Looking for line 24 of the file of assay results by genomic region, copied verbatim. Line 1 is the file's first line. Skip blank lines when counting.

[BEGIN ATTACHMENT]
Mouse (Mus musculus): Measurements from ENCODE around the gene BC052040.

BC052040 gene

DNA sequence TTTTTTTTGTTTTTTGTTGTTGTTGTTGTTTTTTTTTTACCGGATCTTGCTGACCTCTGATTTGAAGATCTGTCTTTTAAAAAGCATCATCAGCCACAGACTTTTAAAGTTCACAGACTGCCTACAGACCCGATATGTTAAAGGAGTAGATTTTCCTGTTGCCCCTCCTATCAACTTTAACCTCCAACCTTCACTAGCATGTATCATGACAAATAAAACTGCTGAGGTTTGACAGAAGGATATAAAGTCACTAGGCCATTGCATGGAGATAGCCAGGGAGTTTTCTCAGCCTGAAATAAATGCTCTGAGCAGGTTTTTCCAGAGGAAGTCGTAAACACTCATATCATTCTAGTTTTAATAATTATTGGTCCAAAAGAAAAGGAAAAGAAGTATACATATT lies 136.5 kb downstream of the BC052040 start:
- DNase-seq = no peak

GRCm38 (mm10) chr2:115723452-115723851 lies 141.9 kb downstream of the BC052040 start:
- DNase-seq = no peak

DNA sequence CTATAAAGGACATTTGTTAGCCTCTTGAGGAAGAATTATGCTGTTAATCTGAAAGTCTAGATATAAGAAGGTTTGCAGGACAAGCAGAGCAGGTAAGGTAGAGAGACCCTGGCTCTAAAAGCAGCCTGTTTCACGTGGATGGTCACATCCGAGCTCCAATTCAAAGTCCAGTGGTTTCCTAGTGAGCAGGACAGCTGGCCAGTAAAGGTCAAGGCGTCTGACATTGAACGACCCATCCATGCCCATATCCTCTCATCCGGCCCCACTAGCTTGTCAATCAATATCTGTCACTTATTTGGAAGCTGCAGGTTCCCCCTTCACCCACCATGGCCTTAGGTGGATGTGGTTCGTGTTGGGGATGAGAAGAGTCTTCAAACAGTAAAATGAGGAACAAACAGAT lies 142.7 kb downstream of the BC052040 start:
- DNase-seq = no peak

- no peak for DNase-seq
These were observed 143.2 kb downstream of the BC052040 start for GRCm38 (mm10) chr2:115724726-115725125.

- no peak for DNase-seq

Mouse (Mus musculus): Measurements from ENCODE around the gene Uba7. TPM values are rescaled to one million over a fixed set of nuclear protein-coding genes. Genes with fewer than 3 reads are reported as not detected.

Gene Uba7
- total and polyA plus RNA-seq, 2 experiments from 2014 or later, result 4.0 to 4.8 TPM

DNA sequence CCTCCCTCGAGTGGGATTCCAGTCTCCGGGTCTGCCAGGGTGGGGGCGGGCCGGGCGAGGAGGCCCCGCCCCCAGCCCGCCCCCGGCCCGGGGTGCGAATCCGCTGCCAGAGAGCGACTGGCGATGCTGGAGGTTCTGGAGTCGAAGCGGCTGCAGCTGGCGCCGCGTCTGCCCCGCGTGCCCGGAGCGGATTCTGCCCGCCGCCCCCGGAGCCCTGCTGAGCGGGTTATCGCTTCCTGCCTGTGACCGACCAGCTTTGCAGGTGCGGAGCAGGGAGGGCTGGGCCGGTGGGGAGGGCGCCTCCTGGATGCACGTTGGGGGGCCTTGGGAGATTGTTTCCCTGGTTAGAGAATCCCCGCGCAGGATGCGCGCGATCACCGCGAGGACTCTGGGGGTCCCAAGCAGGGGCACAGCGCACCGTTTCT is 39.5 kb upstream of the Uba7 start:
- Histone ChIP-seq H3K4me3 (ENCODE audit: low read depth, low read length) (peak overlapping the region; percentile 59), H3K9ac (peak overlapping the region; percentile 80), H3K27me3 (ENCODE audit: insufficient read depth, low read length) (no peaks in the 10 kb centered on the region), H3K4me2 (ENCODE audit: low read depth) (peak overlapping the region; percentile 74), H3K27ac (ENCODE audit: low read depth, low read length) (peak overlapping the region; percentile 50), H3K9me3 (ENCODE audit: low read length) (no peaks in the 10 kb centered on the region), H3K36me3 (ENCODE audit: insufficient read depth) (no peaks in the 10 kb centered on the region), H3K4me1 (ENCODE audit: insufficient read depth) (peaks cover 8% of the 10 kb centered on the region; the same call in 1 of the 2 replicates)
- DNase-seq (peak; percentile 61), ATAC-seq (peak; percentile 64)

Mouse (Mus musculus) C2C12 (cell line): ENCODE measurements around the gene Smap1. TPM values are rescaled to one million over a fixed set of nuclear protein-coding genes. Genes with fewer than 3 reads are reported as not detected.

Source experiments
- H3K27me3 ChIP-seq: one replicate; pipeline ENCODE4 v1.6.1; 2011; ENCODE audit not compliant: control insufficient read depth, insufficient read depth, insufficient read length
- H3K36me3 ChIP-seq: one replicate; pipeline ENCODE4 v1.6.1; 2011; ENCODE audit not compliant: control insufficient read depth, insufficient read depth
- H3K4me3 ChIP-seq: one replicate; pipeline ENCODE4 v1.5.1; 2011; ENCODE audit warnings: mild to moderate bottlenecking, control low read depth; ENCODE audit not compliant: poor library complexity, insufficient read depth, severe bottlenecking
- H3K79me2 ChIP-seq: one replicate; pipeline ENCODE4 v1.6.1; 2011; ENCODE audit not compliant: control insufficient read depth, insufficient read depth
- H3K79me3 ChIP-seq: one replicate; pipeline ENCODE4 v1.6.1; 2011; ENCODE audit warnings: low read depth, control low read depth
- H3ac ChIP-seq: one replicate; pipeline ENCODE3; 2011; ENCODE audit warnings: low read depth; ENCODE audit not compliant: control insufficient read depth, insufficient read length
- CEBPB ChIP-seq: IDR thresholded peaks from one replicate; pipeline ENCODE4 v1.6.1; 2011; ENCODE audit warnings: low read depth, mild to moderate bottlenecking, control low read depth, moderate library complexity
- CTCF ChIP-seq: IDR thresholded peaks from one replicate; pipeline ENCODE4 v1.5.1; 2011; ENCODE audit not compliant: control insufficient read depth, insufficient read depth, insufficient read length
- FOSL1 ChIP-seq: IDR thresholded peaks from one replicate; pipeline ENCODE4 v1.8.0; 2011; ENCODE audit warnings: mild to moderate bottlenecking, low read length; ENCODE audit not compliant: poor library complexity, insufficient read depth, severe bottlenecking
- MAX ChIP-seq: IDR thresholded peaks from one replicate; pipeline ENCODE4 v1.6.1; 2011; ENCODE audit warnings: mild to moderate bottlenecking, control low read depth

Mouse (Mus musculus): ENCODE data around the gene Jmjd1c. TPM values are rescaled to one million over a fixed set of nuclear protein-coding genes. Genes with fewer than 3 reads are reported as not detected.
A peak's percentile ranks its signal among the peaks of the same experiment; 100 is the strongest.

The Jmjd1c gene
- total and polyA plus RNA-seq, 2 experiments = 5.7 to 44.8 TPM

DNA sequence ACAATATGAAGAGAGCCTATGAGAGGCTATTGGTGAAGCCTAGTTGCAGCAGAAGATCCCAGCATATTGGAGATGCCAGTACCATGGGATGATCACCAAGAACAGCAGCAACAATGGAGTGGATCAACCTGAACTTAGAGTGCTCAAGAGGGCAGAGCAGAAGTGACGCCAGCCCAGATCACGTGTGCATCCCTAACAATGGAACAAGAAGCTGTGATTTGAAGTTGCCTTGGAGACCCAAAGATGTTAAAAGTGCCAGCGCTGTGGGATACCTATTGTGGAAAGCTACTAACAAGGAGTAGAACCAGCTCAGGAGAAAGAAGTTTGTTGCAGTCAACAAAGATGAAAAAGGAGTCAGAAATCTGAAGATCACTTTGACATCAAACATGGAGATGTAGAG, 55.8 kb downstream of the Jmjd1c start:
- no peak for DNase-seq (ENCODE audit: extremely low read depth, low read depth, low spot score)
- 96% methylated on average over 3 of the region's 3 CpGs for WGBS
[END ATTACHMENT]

- H3K79me3 ChIP-seq: one replicate; pipeline ENCODE4 v1.6.1; 2011; ENCODE audit warnings: low read depth, control low read depth